By John Hoffman
Self-Reg, with its emphasis on understanding and addressing stressors that impact kids’ behaviour and development, not to mention adult behaviour, is a great addition to any parent’s tool kit.
The thing is, Self-Reg is not an island. It lives in a world loaded with advice, philosophies, programs, and maxims that influence today’s parents. So, moms and dads who want to “do Self-Reg” as Dr. Shanker likes to say, will be doing so with lots of other ideas and messages in their heads.
I thought it might be interesting to do a series of blogs that takes a Self-Reg look at some of the more influential ideas and messages in today’s parenting. What are the Self-Reg implications of each approach? Are there any disconnects with Self-Reg? Does each piece of advice, or more to the point, how it might get interpreted and implemented by parents, have potential pitfalls that Self-Reg could mitigate?
Here’s the first in the series.
This one’s easy. Relationships are at the very heart of Self-Reg, and pretty much any other good parenting philosophy, thanks to the work of John Bowlby and many others. So, no compatibility issues here.
Some experts see parental insensitivity and unresponsiveness as the big issue in suboptimal parent-child relationships. So, they focus on trying to persuade or teach parents to be more sensitive and responsive to their child’s signals and needs. The problem is that focusing on boosting parent competence distracts from an equally, if not more, important issue: stress—parents’ stress , family stress, and heightened stress and stress reactivity in kids. I believe that excess stress may be the single biggest, and most often overlooked, impediments to good relationships, and a primary cause of parenting that gets labelled insensitive or unresponsive.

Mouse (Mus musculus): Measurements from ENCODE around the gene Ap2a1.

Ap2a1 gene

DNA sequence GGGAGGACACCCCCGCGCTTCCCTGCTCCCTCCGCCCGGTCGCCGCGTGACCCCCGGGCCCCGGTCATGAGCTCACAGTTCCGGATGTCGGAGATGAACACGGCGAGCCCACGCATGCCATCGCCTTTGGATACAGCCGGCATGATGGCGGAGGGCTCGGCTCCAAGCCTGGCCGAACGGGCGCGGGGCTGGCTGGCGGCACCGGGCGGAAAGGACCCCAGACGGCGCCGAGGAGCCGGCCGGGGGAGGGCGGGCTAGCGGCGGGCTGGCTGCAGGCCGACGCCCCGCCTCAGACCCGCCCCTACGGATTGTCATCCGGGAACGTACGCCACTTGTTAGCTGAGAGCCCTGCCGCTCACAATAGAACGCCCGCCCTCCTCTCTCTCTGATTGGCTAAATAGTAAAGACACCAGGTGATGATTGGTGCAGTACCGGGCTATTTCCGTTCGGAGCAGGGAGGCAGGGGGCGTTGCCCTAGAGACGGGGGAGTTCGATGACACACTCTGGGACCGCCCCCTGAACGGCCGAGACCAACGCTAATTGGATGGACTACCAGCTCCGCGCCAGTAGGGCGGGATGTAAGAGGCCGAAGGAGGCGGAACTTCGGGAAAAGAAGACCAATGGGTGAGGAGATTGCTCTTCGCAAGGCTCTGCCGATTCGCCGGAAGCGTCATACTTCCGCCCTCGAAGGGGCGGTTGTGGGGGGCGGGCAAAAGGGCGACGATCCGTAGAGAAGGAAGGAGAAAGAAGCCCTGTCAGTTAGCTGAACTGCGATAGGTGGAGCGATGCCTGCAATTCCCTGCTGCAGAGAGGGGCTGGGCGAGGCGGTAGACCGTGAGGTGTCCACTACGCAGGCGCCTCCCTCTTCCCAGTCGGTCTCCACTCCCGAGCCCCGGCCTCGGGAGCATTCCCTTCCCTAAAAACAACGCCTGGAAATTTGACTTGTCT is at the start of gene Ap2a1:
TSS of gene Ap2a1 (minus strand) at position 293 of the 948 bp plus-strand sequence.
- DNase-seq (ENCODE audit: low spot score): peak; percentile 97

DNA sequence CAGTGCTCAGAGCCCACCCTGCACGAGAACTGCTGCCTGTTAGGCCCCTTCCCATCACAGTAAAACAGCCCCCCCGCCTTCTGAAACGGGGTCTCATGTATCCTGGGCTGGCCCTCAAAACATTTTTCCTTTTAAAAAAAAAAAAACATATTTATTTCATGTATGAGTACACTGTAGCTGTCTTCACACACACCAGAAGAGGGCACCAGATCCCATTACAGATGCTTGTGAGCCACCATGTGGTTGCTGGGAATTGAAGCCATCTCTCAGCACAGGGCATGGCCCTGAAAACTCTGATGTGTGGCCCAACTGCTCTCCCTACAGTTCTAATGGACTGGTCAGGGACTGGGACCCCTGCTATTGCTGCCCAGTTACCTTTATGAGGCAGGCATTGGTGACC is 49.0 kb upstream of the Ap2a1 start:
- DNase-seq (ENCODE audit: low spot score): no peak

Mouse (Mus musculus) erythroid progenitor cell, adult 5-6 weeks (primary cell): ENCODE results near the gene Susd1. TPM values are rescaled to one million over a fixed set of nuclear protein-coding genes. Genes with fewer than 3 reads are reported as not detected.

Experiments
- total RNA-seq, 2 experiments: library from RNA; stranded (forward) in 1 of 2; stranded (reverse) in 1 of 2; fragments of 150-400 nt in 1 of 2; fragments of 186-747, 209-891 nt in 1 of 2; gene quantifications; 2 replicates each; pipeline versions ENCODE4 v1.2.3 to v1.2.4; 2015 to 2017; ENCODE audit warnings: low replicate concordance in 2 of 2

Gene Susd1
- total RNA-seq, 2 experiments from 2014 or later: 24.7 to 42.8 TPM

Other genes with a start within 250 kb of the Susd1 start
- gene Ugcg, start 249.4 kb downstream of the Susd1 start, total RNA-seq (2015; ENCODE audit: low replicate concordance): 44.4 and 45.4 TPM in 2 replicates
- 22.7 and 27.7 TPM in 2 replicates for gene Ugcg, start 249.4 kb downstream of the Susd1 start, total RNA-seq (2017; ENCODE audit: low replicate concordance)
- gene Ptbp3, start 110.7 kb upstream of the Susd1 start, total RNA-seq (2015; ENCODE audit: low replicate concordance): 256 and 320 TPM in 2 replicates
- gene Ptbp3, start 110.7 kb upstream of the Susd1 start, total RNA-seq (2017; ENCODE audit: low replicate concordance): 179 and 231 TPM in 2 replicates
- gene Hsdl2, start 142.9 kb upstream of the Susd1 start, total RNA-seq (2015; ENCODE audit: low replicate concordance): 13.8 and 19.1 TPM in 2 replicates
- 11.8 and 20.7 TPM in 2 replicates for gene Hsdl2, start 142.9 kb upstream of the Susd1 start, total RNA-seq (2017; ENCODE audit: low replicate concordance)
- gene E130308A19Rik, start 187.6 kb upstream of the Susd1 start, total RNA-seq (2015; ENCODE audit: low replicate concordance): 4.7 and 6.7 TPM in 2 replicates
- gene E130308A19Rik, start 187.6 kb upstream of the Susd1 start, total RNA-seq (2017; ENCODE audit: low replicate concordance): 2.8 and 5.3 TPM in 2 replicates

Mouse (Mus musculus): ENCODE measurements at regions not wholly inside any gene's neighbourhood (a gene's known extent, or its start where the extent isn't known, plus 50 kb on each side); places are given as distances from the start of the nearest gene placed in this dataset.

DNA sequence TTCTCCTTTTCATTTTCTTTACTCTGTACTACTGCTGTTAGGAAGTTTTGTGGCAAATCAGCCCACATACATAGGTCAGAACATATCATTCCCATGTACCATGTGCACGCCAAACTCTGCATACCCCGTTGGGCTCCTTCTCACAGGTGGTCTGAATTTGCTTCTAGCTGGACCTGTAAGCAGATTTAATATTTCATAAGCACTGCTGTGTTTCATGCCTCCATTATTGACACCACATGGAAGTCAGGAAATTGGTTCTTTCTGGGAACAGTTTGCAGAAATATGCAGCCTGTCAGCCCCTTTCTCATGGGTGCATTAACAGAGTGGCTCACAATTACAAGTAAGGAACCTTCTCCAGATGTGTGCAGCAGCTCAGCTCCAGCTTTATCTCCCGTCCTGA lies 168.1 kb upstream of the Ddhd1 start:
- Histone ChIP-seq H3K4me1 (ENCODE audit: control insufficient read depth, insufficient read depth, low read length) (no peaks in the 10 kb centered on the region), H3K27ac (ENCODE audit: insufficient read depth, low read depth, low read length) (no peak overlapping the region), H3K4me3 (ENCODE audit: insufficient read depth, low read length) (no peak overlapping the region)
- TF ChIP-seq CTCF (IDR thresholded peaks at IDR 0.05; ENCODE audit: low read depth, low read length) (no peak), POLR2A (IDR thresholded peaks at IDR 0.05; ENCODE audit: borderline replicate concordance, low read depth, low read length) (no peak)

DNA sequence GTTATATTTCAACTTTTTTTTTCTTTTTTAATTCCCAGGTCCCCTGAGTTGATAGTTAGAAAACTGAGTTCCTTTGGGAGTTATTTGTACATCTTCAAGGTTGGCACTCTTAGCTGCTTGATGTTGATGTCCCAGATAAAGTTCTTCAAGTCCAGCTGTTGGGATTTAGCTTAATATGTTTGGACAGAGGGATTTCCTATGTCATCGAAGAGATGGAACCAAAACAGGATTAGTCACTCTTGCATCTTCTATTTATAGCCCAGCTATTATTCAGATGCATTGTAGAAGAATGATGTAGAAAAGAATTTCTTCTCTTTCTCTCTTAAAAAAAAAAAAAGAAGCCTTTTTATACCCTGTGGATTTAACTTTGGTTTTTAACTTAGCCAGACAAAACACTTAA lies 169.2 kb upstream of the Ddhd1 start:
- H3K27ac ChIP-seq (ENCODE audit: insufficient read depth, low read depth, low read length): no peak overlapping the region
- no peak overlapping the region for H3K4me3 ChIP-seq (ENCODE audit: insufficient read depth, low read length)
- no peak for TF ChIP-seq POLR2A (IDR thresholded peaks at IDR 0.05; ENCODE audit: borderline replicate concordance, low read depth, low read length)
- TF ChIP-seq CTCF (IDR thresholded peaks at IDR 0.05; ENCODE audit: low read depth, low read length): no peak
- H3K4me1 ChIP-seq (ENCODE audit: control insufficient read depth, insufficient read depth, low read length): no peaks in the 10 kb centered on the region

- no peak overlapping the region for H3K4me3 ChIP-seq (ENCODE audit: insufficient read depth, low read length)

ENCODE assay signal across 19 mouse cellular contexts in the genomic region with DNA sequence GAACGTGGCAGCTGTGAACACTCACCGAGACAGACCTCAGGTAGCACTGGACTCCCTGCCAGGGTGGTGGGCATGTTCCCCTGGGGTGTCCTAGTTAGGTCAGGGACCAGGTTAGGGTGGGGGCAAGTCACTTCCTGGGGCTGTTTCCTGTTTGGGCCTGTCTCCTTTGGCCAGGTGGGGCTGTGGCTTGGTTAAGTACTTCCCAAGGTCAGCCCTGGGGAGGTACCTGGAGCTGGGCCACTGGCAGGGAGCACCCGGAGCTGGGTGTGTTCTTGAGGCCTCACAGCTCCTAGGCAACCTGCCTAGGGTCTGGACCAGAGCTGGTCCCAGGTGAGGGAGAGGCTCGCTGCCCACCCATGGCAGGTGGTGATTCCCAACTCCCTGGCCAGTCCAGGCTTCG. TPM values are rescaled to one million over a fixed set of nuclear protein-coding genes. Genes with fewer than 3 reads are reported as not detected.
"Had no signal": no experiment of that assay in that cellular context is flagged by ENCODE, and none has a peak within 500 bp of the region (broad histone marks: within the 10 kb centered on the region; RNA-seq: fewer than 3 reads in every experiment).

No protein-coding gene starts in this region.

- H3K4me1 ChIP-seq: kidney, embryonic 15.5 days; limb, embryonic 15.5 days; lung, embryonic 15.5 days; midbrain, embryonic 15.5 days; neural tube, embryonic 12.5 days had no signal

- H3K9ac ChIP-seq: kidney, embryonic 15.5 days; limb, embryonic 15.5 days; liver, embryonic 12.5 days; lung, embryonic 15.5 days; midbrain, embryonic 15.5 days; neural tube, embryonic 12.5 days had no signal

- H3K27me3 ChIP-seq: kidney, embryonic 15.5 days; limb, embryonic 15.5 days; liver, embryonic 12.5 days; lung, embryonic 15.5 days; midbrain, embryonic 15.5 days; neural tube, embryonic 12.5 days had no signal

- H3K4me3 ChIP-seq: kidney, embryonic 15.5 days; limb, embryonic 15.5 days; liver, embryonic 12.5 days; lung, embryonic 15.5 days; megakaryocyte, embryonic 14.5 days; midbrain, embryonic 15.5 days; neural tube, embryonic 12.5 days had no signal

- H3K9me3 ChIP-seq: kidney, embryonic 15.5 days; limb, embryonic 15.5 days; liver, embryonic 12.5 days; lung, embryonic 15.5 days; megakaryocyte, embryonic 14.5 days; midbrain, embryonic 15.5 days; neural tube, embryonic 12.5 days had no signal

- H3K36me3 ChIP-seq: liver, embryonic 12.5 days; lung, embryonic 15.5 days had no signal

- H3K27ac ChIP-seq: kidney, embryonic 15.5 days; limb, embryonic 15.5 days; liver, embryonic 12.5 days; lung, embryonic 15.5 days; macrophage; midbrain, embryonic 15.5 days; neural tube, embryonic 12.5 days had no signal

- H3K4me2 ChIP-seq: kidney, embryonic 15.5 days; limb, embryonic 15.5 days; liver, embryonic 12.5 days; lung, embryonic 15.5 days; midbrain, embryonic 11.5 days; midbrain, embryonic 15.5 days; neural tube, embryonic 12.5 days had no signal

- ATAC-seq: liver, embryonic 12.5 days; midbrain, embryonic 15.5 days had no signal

One of the biggest challenges parents face, is that excess stress can impair their ability to use good advice or parent the way they’d like to. So, if family stress (of all kinds) is not acknowledged, understood and addressed, then trying to promote or teach sensitive parenting will have little impact on many parents other than to make them feel guilty.
How Self-Reg Helps
When parents better understand the stress-related whys of children’s behaviour and learn to address children’s stress (and their own), they will have more capacity to be sensitive and responsive. In this way, Self-Reg can help solve or avoid seemingly intractable parent-child relationship problems. Sure, parents might need to learn some things, but they’ll be most able to be sensitive and responsive and have close relationships with their kids when they feel supported and are in a good state of self-regulation.